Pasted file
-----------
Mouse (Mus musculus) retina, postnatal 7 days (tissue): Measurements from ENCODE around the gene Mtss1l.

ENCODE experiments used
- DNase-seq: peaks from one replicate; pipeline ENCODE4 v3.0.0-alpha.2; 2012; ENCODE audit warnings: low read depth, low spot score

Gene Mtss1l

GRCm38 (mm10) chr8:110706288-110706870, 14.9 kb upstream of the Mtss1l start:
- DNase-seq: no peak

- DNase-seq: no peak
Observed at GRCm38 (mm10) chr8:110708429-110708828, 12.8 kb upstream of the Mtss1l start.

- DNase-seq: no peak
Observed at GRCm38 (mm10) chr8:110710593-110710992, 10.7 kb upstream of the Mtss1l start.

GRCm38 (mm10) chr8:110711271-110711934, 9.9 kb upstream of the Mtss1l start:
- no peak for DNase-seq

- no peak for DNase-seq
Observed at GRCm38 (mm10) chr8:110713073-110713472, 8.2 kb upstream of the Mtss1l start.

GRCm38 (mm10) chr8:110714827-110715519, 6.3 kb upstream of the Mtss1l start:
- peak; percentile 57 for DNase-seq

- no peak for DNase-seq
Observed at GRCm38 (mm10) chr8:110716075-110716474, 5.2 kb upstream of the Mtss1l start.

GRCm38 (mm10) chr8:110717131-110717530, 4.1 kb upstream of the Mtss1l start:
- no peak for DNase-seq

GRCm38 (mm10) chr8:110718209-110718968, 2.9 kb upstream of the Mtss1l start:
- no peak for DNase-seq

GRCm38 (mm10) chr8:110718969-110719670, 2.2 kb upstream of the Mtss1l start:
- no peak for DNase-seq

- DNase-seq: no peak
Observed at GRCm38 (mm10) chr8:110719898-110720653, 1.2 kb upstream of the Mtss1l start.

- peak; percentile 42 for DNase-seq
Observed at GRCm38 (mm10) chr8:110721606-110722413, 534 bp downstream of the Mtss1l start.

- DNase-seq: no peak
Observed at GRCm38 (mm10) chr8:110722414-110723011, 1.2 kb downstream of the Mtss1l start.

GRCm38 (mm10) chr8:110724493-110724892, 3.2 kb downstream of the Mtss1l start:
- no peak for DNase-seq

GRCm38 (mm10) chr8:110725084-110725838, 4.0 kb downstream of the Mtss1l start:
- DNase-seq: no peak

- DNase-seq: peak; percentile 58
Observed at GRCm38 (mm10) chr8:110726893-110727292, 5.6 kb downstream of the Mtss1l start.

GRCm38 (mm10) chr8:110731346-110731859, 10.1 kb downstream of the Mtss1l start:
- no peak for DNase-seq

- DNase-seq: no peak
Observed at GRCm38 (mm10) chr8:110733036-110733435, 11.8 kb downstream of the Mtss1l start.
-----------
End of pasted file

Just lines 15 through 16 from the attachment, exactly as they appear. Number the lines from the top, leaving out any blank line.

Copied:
GRCm38 (mm10) chr8:110714827-110715519, 6.3 kb upstream of the Mtss1l start:
- peak; percentile 57 for DNase-seq